Pull over in a safe location if you must text or make a call.
Make necessary adjustments (e.g., adjust controls, program directions) to your car before your drive.
Do not reach to pick up items from the floor, open the glove box, or try to catch falling objects in the vehicle.
Avoid emotional conversations with passengers, or pull over in a safe location to continue the conversation. For normal conversation, passengers in the vehicle can often help lower crash risk for adult drivers.
Focus on the driving environment — the vehicles around you, pedestrians, cyclists, and objects or events that may mean you need to act quickly to control or stop your vehicle.
Take the time to share these ideas and opportunities to reduce distracted driving losses with your employees. Help keep them safe and your municipality free from the hassles of distracted driving incidents.
Preventing Slips on Snow and Ice
To prevent slips, trips, and falls, employers should clear walking surfaces of snow and ice, and spread deicer, as quickly as possible after a winter storm. In addition, the following precautions will help reduce the likelihood of injuries:
Wear proper footwear when walking on snow or ice is unavoidable because it is especially treacherous. A pair of insulated and water-resistant boots with good rubber treads is a must for walking during or after a winter storm. Keeping a pair of rubber over-shoes with good treads which fit over your street shoes is a good idea during the winter months.
Take short steps and walk at a slower pace so you can react quickly to a change in traction when walking on an icy or snow-covered walkway. Test your footing before committing your whole weight in a step. Be mindful of “black ice” (a thin sheet of ice on a surface that may not be visible to the naked eye).
Use your door or the roof of your vehicle when getting in and out. Avoid parking on ice if possible.
Although employers cannot control roadway conditions, they can promote safe driving behavior by ensuring workers: recognize the hazards of winter weather driving, for example, driving on snow/ice covered roads; are properly trained for driving in winter weather conditions, and are licensed (as applicable) for the vehicles they operate. Drive safely during the winter:
Slow down, take your time, leave earlier than normal
Begin slowing at intersections earlier than normal
Avoid stopping or parking on hills or inclines
Take corners slower than normal
Turn into skids and avoid using the brake
Give plenty of space between your vehicle and others and stop where you can completely see the tires of the vehicle in front of you at stop signs/stop lights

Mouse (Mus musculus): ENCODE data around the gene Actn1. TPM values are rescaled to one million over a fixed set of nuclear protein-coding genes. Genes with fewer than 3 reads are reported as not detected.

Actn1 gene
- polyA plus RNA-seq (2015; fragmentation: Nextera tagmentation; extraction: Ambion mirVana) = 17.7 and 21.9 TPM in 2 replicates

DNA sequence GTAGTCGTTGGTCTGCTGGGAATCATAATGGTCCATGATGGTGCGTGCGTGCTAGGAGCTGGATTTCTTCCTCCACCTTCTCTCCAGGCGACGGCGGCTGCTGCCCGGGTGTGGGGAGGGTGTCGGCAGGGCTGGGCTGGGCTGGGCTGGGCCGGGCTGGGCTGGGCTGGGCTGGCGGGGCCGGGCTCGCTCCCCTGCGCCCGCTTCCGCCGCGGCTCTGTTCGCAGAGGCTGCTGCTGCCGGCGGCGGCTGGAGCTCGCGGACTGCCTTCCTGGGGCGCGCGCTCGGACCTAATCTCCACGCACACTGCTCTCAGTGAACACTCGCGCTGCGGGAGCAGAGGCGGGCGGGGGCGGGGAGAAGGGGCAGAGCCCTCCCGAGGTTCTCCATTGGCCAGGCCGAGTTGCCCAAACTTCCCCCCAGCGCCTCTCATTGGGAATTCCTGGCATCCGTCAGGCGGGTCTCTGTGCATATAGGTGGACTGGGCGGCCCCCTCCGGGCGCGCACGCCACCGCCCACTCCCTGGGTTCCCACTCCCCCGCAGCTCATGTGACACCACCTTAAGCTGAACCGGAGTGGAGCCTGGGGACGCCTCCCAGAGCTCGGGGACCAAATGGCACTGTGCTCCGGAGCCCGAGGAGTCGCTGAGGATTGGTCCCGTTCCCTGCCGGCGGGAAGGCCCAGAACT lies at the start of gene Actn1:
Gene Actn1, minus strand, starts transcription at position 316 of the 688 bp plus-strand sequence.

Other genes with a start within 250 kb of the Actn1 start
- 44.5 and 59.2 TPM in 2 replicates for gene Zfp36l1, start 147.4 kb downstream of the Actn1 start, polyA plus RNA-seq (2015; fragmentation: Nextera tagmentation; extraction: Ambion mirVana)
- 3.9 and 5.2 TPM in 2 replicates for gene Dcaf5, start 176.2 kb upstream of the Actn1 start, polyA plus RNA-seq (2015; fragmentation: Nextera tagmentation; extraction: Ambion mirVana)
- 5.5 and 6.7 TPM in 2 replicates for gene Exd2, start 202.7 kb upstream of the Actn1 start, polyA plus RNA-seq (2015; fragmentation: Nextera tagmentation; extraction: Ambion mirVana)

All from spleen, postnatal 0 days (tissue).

Employers should set and enforce driver safety policies. Employers should also implement an effective maintenance program for all vehicles and mechanized equipment that workers are required to operate. Crashes can be avoided. Employers should ensure properly trained workers inspect the following vehicle systems to determine if they are working properly:
Brakes: Brakes should provide even and balanced braking. Also check that brake fluid is at the proper level.
Cooling System: Ensure a proper mixture of 50/50 antifreeze and water in the cooling system at the proper level.
Electrical System: Check the ignition system and make sure that the battery is fully charged and that the connections are clean. Check that the alternator belt is in good condition with proper tension.
Engine: Inspect all engine systems.
Exhaust System: Check exhaust for leaks and that all clamps and hangers are snug.
Tires: Check for proper tread depth and no signs of damage or uneven wear. Check for proper tire inflation.
Oil: Check that oil is at the proper level.
Visibility Systems: Inspect all exterior lights, defrosters (windshield and rear window), and wipers. Install winter windshield wipers.
An emergency kit with the following items is recommended in vehicles:
Cellphone or two-way radio
Windshield ice scraper
Flashlight with extra batteries
Traction aids (bag of sand or cat litter)
Blankets, change of clothes
Winter Work Zone Traffic Safety
Workers being struck by vehicles or mobile equipment lead to many work zone fatalities or injuries annually. Drivers may skid or lose control of their vehicles more easily when driving on snow and/or ice-covered roads. It is, therefore, important to properly set up work zones with the traffic controls identified by signs, cones, barrels, and barriers to protect workers. Workers exposed to vehicular traffic should wear the appropriate high visibility vest at all times so that they are visible to motorists. Workers should also remain vigilant regarding their surroundings while working in work zones. Pay attention to what is going on around you and where you are stepping. Identify potential safety hazards and correct or avoid them.